#18hike of my 52 Hike Challenge
Trail/Park: My own backyard
We hikers like to talk about our adventures in terms of miles. For some the longer the better. This week’s installment of the Microadventure Series takes a decidedly different approach. Outdoor retailer REI recently challenged it’s customers to a Tiniest Mile campaign. I liked the idea so I took the opportunity to hike a mile. In my backyard because it’s the smallest place I have outside to get the challenge in. I coupled it with the BSA National Camp-In weekend for an added outdoor experience.
What does a mile look like?
For me it was 52 trips around the yard in about 25 minutes over mostly flat ground. I have a picnic bench and deck stairs that I added in here and there for “elevation gain” of about 6″-12″. My route a mix of grass, dirt, wood and pavers. I weaved behind trees and past my tent I’d set up for the weekend. I’m quite sure my neighbors who have view from the upper floors of my backyard wondered if I’d finally gone crazy. Maybe I have, but it was fun getting there.
Discovering that I’d done 52 laps made counting this hike in the lineup of this year’s 52 Hike Challenge seem perfectly legit too. Part of the challenge is that you get to define what a hike is to you. I’ve always said that if at all possible it’s a mile on dirt. This hike checked both of those boxes.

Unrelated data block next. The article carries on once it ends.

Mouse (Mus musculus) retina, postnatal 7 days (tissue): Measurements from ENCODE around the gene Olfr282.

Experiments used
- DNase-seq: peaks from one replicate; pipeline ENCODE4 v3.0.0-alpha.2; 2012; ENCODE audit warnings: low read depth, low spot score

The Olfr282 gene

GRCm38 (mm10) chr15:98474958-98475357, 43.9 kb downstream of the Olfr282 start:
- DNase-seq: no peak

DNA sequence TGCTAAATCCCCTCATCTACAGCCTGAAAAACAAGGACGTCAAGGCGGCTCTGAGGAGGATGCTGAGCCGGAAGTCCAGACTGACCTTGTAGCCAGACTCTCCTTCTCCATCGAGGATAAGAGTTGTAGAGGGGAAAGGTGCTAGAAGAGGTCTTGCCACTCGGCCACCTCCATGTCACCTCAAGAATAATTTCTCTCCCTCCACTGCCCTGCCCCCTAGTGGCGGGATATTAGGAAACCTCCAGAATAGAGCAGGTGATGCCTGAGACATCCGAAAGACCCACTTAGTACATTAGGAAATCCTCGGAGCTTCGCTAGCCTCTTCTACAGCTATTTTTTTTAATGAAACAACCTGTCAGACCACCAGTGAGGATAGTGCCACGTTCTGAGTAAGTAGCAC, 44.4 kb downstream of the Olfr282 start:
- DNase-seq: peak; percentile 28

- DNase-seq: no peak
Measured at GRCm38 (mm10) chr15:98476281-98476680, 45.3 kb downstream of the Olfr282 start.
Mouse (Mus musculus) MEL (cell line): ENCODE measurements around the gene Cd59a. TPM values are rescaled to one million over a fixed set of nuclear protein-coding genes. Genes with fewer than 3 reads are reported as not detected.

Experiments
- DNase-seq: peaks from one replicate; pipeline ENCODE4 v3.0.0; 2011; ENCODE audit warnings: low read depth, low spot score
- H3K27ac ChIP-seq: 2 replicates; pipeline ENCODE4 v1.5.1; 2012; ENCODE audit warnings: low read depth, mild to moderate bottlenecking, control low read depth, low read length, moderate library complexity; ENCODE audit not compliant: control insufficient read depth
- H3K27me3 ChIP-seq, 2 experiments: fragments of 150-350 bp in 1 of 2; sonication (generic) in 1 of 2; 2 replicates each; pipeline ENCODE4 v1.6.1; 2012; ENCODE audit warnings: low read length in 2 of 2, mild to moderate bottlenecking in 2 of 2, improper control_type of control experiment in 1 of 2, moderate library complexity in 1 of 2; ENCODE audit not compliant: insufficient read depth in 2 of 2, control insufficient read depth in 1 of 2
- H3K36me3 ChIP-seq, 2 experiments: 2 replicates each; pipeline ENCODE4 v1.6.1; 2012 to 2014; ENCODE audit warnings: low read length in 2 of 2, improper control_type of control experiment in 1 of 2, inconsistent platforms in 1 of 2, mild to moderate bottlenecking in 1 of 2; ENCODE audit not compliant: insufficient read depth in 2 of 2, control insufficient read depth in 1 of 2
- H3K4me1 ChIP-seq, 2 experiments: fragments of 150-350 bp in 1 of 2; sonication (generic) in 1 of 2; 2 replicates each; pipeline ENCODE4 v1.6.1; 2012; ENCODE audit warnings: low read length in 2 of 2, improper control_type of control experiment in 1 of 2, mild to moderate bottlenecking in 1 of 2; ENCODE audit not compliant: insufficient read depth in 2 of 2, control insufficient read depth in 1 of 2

A mile in the woods sure is different than a mile in laps around your backyard. While trails can become monotonous with mile after mile of trees and rocks and roots, there is something unique about doing laps. I think this is why I’ve never been a fan of the gym. Doing the same thing over and over again with little change in scenery is not my thing. This little adventure reminded me of that.
Covering 52 laps of my yard also pointed out the impact that hiking has on our trails. As I circled around my yard on the border over and over again I started noticing the impact my travel was having. The dirt became compacted quickly. The grass crushed despite my best efforts to alter my path. Doing so also drove home how quickly moving off trail can change cause damage. I knew that this would be a possibility, but the speed in which I saw the impact was pretty marked. I had done what would be the equivalent of 52 separate people walking on a trail do.
As I look toward my next adventure, I’m leaving myself open to looking at the definition of hikes a bit more broadly too. What’s been your tiniest adventure recently? I’d love to hear about it in the comments.
Support the work of
Ruth’s Blue Marble
If you like what you’ve found here, please take a minute and share with someone you think will enjoy it too. Your shares help me know what content is valuable and help support the organizations and companies I mention or link to in my posts.
Copyright Ruth Wikoff-Jones, ruthsbluemarble.com | No Use Permitted Without Prior Permission